When you visit any website, its owner will know where you click, what you type, and how you move your mouse. That’s how websites work: In order to perform actions based on user input, they have to know what that input is.
On its own, that information isn’t all that useful, but many websites today use a service that pulls all of this data together to create session replays of a user’s every move. The result is a video that feels like standing over a user’s shoulder and watching them use the site directly — and what sites can glean from these sorts of tracking tools may surprise you.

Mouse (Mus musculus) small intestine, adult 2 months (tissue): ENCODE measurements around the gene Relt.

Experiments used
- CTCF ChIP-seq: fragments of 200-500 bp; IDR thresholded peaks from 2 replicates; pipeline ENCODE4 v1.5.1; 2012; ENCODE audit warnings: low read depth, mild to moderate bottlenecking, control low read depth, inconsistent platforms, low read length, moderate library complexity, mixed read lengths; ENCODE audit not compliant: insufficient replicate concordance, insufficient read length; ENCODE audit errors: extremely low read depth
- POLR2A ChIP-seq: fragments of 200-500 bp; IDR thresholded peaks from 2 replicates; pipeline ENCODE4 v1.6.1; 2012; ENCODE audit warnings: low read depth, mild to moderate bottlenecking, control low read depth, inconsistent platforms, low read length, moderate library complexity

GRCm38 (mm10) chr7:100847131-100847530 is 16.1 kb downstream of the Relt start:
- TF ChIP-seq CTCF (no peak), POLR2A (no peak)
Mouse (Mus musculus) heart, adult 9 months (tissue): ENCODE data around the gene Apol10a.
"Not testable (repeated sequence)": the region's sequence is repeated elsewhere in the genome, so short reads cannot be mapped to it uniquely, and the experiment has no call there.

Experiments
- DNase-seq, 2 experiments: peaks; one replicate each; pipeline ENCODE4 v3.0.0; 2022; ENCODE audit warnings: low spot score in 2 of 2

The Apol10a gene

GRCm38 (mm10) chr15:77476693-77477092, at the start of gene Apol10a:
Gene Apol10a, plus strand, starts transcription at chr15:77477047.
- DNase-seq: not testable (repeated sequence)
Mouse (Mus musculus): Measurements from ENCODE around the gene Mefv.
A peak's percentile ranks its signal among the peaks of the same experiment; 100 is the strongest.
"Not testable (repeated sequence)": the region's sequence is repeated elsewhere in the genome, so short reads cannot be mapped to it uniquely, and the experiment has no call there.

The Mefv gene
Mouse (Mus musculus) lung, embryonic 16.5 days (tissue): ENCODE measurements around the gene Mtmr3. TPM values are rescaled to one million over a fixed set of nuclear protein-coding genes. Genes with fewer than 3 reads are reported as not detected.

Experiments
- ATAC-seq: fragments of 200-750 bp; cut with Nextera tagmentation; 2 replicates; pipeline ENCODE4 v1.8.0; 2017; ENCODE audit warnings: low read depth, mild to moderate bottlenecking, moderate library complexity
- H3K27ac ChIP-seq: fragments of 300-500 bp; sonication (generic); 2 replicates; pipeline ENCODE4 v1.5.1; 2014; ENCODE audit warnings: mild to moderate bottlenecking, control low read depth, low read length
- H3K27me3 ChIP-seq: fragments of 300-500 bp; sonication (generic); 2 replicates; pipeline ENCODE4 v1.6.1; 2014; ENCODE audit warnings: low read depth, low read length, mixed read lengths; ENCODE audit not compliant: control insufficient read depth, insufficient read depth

Session replay services have been around for over a decade and are widely used. One service, called FullStory, lists popular sites like Zillow, TeeSpring, and Jane as clients on its website. Another, called LogRocket, boasts Airbnb, Reddit, and CarFax, and a third called Inspectlet lists Shopify, ABC, and eBay among its users. They bill themselves as tools for designing sites that are easy to use and increase desired user behavior, such as buying an item. If many users add items to their cart, but then abandon the purchase at a certain rough part of the checkout process, for instance, the service helps site owners figure out how to change the site’s design to nudge users over the checkout line.
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